Tuesday, April 19, 2011
|From Jeanette Schill|
I'm a week away from finishing my student teaching.
Here are some things that I've learned along the way. Some I knew and believed; others have really just been driven home along the way.
- Certain students will always try your patience. You just have to learn to deal with it. It's probably just an aspect of their personality that they can't control.
- Be prepared to spend your own money.. perhaps lots of it.
- Your students may not always listen, but they SEE everything — actions speak louder than words.
- You have to be prepared for anything to happen during school. I’ve sewn shirts, written out study guides because a computer froze, and completely revamped a lesson 5 minutes beforehand.
- I learned that you can survive on very little food because you're not thinking about how hungry you are until you're finally still.
- Keep any copies that you make in a separate folder for students who lose theirs. If you see you only have one left, make some more copies. It's a lifesaver.
- Believe in your students even if they don’t believe in themselves.
- Let the students know that you are not infallible—be comfortable enough with yourself that you can admit when you do not know an answer and that you are willing to learn with your students.
- Classroom management-- Ok, so I got an entire course on it… It wasn’t enough, and I didn’t get to practice them early enough. All the plans assume that the students care about grades and success and getting in trouble, many don’t, so the strategies don’t work.
- I learned how strong teachers' bladders can be!
- I learned to compromise with my kids at times, and found that you must make sure that students have technology before you assign something that requires it, or make arrangements to provide them with time at school.
- I learned that students react differently to teachers who don't worry so much over things like what color their shoes are. Students not only did their work but got it in early.
- I knew this but I really learned how important planning is. The kids know when you haven't.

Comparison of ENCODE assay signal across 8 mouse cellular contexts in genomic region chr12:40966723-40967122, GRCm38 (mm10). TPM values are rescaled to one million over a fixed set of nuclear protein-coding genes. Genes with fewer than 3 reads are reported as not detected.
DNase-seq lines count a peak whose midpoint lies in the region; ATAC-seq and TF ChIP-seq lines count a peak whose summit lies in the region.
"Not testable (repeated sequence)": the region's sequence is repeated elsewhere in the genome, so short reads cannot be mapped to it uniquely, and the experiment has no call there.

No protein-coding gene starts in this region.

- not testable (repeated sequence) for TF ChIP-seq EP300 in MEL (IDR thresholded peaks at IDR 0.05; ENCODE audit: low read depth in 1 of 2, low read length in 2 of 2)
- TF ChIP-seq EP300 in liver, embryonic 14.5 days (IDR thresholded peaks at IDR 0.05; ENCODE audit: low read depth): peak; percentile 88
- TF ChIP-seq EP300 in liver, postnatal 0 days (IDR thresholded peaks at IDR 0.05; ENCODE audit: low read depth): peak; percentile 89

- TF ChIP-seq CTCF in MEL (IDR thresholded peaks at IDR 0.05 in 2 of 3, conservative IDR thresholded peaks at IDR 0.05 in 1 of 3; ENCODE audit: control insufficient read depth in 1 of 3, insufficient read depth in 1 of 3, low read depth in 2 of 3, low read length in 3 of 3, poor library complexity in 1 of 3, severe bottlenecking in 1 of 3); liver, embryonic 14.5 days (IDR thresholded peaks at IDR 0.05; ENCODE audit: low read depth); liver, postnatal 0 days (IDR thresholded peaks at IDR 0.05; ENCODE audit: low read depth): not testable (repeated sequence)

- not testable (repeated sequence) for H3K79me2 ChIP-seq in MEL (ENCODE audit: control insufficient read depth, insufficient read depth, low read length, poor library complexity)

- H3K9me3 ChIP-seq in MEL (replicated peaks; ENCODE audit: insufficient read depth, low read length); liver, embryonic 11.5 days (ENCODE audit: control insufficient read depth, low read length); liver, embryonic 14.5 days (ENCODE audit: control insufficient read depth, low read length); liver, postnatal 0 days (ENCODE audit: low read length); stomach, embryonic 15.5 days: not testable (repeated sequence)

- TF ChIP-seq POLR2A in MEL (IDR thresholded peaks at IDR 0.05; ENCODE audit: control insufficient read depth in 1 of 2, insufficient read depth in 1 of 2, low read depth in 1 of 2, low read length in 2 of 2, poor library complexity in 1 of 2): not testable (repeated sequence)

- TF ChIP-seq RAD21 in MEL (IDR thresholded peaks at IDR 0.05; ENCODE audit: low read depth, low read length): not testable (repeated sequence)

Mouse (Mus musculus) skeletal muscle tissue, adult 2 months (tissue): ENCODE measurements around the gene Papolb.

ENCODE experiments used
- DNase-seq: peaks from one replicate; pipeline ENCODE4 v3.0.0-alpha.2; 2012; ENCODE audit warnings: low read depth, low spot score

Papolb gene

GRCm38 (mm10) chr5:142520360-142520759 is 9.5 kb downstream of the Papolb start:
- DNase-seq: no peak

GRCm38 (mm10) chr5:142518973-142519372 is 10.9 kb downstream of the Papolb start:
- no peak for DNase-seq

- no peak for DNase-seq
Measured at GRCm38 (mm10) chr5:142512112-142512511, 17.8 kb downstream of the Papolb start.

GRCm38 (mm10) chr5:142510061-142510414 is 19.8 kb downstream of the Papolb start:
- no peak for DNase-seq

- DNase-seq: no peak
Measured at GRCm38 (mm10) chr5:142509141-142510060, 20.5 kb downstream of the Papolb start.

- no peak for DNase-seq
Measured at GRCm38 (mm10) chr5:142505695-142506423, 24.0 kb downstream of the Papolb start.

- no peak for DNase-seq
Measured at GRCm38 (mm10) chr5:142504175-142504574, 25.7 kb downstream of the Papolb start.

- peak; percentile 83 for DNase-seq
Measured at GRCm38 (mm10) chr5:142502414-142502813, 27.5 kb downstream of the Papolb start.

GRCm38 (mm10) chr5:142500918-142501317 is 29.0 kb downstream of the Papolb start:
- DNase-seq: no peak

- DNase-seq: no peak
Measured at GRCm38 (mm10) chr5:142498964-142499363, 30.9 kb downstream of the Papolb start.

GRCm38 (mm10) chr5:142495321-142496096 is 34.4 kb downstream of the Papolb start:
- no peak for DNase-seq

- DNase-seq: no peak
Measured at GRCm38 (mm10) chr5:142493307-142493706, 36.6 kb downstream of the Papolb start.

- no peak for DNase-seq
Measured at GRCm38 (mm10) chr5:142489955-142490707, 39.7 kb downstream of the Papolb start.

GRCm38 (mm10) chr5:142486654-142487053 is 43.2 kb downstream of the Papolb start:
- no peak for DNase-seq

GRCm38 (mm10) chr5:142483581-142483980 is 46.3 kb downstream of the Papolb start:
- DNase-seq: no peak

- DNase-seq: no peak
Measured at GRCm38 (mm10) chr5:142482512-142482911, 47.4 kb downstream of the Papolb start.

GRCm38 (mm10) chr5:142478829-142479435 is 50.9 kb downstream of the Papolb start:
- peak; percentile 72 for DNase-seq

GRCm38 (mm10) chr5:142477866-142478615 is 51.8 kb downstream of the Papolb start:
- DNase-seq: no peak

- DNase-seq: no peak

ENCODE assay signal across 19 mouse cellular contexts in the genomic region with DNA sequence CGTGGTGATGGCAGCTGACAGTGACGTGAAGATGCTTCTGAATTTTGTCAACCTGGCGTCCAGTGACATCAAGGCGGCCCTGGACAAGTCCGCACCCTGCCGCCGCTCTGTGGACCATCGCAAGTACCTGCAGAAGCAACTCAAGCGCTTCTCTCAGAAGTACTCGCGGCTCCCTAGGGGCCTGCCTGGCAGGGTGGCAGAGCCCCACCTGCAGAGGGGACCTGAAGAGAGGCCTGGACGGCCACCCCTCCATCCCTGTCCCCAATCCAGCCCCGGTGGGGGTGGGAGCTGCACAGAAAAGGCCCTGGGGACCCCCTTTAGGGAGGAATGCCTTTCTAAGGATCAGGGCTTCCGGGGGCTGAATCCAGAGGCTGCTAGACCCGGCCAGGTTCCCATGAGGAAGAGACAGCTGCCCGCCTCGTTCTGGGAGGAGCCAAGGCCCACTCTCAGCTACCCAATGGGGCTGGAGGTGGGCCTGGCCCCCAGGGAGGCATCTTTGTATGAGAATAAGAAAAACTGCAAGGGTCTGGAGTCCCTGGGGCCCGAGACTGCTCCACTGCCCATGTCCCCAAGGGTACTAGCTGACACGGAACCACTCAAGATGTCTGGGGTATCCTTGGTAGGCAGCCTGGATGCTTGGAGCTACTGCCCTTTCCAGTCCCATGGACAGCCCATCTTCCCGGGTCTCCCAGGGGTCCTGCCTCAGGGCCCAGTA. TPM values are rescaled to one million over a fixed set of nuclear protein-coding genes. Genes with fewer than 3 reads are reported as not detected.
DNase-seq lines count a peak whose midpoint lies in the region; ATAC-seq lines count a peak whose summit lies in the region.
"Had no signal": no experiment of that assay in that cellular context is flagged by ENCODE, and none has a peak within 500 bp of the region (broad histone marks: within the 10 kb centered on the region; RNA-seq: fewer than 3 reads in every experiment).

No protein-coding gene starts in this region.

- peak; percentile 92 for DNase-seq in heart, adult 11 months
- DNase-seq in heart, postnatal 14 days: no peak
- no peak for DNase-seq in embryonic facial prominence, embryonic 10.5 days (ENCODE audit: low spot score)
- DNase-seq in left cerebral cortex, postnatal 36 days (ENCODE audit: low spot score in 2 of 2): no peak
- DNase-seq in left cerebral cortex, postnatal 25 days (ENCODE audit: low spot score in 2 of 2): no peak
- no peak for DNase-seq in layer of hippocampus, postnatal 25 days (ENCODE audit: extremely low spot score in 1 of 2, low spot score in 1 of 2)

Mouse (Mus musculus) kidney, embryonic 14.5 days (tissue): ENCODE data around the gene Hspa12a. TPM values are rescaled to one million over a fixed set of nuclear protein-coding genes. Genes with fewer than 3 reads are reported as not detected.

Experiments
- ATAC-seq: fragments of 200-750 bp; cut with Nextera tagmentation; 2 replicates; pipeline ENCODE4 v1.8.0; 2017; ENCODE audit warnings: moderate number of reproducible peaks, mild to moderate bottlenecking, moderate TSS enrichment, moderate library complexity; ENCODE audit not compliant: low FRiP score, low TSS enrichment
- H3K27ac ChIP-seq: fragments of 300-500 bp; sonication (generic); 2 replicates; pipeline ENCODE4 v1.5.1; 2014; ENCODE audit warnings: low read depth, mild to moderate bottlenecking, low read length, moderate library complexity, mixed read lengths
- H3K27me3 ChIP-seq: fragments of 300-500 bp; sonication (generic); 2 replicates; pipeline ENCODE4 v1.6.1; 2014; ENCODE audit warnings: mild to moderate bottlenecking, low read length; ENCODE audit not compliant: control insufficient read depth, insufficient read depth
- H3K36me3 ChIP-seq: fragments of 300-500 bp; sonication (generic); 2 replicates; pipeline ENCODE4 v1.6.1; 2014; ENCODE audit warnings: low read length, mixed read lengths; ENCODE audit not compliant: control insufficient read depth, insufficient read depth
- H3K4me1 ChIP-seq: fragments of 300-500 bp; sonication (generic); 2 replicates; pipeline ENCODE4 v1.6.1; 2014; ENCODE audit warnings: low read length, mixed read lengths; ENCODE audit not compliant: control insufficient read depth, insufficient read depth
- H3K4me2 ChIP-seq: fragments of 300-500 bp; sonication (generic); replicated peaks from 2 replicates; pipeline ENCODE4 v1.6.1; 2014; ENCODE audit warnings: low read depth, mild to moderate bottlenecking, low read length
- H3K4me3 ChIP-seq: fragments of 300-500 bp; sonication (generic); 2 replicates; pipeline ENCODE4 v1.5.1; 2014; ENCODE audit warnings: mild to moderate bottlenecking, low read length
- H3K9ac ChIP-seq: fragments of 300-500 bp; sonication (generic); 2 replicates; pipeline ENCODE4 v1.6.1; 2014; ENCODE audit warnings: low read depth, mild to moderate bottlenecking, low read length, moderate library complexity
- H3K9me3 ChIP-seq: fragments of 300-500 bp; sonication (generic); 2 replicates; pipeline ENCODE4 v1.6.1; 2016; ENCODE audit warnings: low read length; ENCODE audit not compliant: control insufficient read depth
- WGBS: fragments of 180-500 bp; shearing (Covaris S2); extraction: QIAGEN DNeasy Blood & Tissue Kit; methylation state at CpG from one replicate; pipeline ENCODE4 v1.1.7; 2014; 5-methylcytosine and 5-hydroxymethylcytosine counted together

- I wish I had known how much it would hurt when a student you have grown to care about blatantly lies and stabs you in the back. I had to learn not to take things so personally.
- I found out how easy it is to frustrate a parent, especially a concerned one. You really have to work and word things carefully. The smallest little incident in class can come back to haunt you.
- I wish that someone had told me how complicated makeup assignments and absences can be when you have 120 students all on different assignments. You have to learn how to give that fatal zero, and devise a system that makes students more accountable for their own work.
- I wish that someone would devise a new curriculum that would help students develop vocabulary and force them to read. It's the biggest problem with their performance across the board, even in other classes.
- I wish I had known that counting to 3 actually still works as a means of disciplining 10th graders, and that how much they actually hate seating arrangements can work to your advantage. Raising your voice only works for a few minutes and you're back to square one.
- I learned how to adapt when technology crashed, which it often did, and how to be versatile when classes end up a day or so behind each other. I learned that you can't cover every single thing that you plan to cover.
- I learned that kids can't be 100 percent quiet, and that it really can't be expected. A buzzing classroom is an awake classroom!!
- I learned that you come up against tons of controversial and often ridiculous policies handed down from the central office that you just have to deal with.
- I learned to compromise with my kids at times, and found that you must make sure that students have technology before you assign something that requires it, or make arrangements to provide them with time at school
- I learned that you can't grade 120 papers the same way that you would grade 20. I had to learn to be less focused on minute details and more focused on the overall picture. It took me entirely too long to grade one paper.
- I found out that if you make an entire PowerPoint of warm-up activities ahead of time, you can just turn on the projector and go to work on something else.
- Forget the adage, “Don’t smile until Christmas.” Smiling and demonstrating a sense of humor will not compromise your authority. You may be the only adult who smiles or greets an individual student warmly today. You may never know the importance of those smiles or other expressions of caring.
And finally, I wish that someone could express how wonderful it feels at the end of the day when you remember that one student who looked at you with sincerity and a real longing for knowledge when you least expected it. I wish that someone could define that sparkle when kids actually connect with something you're saying or doing. Teaching is such a wonderful profession, no matter the problems that we encounter.